Sprinkled throughout the text are blog posts Aven writes to keep in touch with her former friends. The posts are funny and poignant, plus reveal the main character’s innermost thoughts and feelings in a way that is organic and not contrived. For example, her list of the twenty worst things about not having arms in Chapter 30 is packed with self-effacing humor and honesty. It encapsulates her frustration at not being able to help her friend in the way she would like.

Aven Green is an amazing character. The way Dusti Bowling describes her life is so sensitive and at the same time so realistic. It’s no wonder that the awards and starred reviews are piling up, including a 2017 middle-grade fiction finalist in my favorite contest, Cybils.

Insignificant Events in the Life of a Cactus successfully tackles some pretty prickly topics. It is a wonderful choice for lovers of middle grade fiction of all ages.

Age Range: 8 – 12 years
Hardcover: 272 pages
Publisher: Sterling Children’s Books (September 5, 2017)
ISBN-10: 1454923458
ISBN-13: 978-1454923459

Looking for more children’s books set in Arizona? See our growing list at Reading Through the States.

#Kidlit Book Love: @Cybils Winners Announced

What a month for children’s books. The American Library Association Youth Media winners were just announced. Now it is time for the Cybils winners for 2017.

In October each year the Children’s and Young Adult Bloggers’ Literary Awards (Cybils) group gathers nominations for the best reads from the previous 12 months. The nominees are organized by age level/genre, and evaluated by judges who are dedicated book bloggers. Today the winners in each category were announced.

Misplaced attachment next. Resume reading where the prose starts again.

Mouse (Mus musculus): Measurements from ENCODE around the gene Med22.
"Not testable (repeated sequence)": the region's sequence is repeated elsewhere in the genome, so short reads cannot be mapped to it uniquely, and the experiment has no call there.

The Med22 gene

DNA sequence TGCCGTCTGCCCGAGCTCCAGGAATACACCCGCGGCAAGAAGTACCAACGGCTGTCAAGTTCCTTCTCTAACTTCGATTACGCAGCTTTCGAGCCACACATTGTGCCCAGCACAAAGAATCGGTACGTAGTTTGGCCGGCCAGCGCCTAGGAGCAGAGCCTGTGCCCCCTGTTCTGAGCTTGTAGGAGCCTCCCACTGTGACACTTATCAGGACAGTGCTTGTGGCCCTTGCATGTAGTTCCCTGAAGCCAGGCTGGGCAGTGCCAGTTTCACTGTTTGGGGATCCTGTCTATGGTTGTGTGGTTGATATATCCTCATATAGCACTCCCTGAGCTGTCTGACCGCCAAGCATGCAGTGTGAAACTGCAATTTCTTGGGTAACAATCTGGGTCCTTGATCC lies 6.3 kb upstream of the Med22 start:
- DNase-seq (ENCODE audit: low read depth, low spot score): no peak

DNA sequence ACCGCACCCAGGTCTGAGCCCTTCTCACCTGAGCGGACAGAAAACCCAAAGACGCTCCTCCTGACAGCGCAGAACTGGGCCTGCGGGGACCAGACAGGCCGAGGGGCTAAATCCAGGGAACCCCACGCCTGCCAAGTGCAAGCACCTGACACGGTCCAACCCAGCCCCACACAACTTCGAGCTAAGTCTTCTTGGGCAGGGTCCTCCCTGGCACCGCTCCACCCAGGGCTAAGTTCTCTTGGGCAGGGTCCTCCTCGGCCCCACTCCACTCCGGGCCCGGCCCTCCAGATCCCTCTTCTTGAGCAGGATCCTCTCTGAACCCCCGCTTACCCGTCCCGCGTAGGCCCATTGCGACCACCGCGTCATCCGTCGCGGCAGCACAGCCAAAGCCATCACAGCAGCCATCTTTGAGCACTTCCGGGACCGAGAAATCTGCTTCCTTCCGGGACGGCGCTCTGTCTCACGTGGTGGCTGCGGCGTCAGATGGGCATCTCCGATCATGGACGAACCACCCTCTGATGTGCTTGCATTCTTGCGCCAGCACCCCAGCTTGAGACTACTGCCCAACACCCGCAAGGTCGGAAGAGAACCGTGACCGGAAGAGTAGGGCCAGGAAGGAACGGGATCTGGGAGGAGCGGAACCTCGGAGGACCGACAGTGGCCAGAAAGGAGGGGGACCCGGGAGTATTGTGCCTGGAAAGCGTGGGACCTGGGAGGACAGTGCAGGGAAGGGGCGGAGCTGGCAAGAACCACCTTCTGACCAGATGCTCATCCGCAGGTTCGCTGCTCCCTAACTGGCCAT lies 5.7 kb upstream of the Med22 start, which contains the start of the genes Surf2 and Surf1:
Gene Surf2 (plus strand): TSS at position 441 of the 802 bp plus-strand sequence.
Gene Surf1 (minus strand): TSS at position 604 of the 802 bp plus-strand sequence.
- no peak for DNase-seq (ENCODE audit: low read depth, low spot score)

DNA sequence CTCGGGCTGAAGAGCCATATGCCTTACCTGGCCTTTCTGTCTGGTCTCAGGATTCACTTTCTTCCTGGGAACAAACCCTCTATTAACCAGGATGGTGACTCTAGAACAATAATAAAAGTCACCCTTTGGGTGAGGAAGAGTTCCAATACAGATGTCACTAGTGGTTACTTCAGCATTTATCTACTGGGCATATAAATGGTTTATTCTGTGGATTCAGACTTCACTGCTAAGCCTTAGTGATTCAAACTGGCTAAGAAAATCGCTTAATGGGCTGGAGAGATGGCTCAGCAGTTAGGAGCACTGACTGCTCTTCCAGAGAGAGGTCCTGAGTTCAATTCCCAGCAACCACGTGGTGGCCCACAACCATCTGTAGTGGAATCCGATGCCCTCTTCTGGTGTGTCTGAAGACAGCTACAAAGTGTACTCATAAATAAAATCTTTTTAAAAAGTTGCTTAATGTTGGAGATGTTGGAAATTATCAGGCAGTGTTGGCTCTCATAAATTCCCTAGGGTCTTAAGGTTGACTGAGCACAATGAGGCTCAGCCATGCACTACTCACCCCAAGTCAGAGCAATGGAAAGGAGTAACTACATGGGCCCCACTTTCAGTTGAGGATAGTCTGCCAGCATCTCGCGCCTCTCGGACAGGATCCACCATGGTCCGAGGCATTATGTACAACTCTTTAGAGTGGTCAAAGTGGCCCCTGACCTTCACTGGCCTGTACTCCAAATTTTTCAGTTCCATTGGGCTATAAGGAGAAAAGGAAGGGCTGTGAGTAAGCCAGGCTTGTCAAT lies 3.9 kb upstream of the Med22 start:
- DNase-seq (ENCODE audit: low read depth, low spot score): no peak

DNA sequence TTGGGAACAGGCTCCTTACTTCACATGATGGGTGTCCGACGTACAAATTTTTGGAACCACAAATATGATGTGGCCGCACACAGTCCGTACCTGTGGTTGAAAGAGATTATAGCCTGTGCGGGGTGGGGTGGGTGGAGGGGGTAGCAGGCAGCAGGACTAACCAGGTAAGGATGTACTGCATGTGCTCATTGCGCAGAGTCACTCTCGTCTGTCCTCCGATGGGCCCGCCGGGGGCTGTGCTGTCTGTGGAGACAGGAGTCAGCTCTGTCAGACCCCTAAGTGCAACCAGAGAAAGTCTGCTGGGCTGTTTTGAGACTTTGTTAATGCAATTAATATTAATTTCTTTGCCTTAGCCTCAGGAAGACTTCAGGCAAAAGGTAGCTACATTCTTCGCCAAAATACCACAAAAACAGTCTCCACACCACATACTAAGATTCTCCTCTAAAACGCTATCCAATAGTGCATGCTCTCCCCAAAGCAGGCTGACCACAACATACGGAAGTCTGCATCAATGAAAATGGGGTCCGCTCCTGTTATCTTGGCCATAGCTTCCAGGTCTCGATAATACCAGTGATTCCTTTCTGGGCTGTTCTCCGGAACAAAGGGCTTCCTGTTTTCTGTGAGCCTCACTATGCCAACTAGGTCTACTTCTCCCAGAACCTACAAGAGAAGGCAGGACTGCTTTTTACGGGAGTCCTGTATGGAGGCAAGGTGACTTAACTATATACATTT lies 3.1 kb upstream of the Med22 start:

For Elementary Nonfiction, the winner is:

Hatching Chicks in Room 6 by Caroline Arnold

What can you say, except awww?

Age Range: 3 – 7 years
Publisher: Charlesbridge (January 10, 2017)
ISBN-10: 1580897355
ISBN-13: 978-1580897358

The winner for Middle Grade Nonfiction is:

Two Truths and a Lie: It’s Alive! by Ammi-Joan Paquette,‎ Laurie Ann Thompson and illustrated by‎ Lisa K. Weber

Out of three stories presented, two are true and one is a lie. Use critical thinking and research skills to figure out which is which. Fun!

Age Range: 8 – 12 years
Publisher: Walden Pond Press (June 27, 2017)
ISBN-10: 0062418793
ISBN-13: 978-0062418791

Time to go check out the winners in the rest of the categories!

 

 

 

STEM Friday: Physical Science for Kids @NomadPressVT

Four titles in the Picture Book Science series by Andi Diehn and illustrated by Shululu (Hui Li) coming out March 1, 2018:

Energy, Forces, Matter, and Waves will appeal to the young reader who loves to learn about words. Andi Diehn has a BA in English and an MFA in Creative Writing, so her approach is to make vocabulary shine. The titles start with a lively poem to introduce the topic. Next, the author shows how words can have one or more meanings in everyday usage. Finally, she exposes readers to the more specific definitions of the terminology as it is used in the physical sciences and delves into the concepts.